Step 1: Choose your material
The majority of pour overs are made from one of four basic materials: BPA-free plastic, porcelain, glass, or metal. While these materials differ in a number of ways, two most directly impact your ability to keep brewing great coffee: durability and heat retention.
Metal/Stainless Steel Metal pour overs are by far the most durable. If you’ve got slippery fingers, a metal brewer is most likely to stand the test of time, and it’s also safe to pack into a suitcase or bring along to a campsite. However, it should be noted that the metal can rust over time, so it’s important to allow them to fully dry after each time you brew.
However — and perhaps counterintuitively — metal brewers are typically the poorest at keeping your coffee hot during brewing (there are exceptions to this, but we’ll get to that later!)
Keeping your “slurry” (the coffee that’s brewing inside your pour over) at a reasonably stable temperature is critical to brewing delicious coffee. The good news is that even if your brewer doesn’t retain heat very well, you can still make a great cup as long as you remember to pre-heat your brewer by pouring hot water along the sides before you use it. Also, this low heat retention means that metal is often the material of choice for people who favor iced coffee, because the resulting brew is not always quite so hot.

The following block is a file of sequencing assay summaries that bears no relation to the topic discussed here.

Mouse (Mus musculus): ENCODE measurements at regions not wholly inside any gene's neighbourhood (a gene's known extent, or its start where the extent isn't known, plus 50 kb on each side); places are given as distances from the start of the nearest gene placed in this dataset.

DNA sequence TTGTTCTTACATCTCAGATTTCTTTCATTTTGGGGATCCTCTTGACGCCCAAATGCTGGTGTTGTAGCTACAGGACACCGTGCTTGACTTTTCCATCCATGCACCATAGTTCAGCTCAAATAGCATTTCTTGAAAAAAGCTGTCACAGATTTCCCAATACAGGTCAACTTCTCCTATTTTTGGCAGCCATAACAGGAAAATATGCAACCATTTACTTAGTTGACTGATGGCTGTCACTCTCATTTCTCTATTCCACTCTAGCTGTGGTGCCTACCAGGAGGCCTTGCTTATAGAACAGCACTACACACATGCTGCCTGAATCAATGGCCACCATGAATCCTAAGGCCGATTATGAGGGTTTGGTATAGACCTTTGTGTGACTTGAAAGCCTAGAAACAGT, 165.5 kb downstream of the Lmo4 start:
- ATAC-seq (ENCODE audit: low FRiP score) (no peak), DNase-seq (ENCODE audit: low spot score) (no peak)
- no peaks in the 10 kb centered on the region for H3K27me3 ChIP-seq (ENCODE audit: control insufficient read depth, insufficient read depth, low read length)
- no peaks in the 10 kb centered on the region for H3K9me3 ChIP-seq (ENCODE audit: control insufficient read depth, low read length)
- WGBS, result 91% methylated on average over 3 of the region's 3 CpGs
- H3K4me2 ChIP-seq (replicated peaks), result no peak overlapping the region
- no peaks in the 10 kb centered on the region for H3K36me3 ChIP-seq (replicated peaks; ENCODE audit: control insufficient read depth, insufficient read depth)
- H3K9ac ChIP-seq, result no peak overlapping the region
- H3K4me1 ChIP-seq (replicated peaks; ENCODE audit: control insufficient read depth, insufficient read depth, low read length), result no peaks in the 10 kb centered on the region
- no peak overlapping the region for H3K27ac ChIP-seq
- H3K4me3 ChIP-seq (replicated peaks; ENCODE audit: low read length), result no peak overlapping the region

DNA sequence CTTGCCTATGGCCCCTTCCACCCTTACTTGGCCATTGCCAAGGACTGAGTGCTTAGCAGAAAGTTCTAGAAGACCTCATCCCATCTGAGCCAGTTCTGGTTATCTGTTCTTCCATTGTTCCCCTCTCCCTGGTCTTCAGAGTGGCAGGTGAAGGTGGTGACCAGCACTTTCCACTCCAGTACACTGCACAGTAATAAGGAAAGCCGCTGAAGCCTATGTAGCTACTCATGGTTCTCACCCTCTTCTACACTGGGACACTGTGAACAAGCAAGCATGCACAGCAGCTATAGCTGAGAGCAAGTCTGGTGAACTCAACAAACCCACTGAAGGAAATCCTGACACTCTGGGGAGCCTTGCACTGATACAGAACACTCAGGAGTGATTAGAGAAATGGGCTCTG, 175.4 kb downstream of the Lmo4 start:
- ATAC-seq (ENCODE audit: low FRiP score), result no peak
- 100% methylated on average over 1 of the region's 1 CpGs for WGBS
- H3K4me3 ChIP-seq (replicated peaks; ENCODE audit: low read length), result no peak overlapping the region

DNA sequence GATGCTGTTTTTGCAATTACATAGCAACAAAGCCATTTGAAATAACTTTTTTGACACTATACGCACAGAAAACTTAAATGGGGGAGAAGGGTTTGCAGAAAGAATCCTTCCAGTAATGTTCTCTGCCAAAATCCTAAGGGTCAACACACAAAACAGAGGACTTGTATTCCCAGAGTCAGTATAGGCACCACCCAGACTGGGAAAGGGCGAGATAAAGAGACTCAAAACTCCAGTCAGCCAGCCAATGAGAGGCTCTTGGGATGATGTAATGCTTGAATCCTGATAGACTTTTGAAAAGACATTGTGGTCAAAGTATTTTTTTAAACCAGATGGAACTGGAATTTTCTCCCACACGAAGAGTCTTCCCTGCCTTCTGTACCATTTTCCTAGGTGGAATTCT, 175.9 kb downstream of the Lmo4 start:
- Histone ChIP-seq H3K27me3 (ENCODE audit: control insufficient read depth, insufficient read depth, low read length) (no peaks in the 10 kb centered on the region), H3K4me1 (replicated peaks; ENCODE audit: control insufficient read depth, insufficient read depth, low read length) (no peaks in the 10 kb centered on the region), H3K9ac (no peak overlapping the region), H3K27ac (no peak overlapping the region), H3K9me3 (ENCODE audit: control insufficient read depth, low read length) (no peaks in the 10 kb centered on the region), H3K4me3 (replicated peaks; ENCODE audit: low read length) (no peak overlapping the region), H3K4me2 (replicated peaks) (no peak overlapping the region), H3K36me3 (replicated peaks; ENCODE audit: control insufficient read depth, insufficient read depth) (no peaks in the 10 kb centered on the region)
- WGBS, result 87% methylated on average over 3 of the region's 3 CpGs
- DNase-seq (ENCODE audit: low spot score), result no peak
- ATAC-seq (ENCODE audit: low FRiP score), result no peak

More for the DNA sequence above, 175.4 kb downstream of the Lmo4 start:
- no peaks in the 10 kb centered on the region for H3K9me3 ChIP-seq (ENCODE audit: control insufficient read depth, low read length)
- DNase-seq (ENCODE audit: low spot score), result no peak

Glass As you might expect, glass pour overs are particularly fragile. While you’ll still want to pre-heat, glass is far better at keeping your slurry hot than metal. Glass brewers are often particularly aesthetically pleasing and make a beautiful addition to your at-home coffee setup or bar cart.
Porcelain While often slightly more durable than glass, porcelain pour overs are ultimately still pretty fragile. Porcelain and glass pour overs are pretty similar in terms of heat retention, as well, so you’ll want to preheat your brewer with hot water. The most significant difference between glass and porcelain brewers is aesthetic (painted porcelain, anyone?)
Note: Since porcelain is a specialized type of ceramic, these brewers will sometimes simply be referred to as “ceramic.”
Plastic While plastic pour overs are arguably the least aesthetically pleasing, they are far better at retaining heat than any of the other options. They are also one of the more durable materials, bested only by metal. Plastic brewers are highly heat-resistant and almost always made with BPA-free plastic, so you don’t have to worry about getting harmful chemicals in your coffee.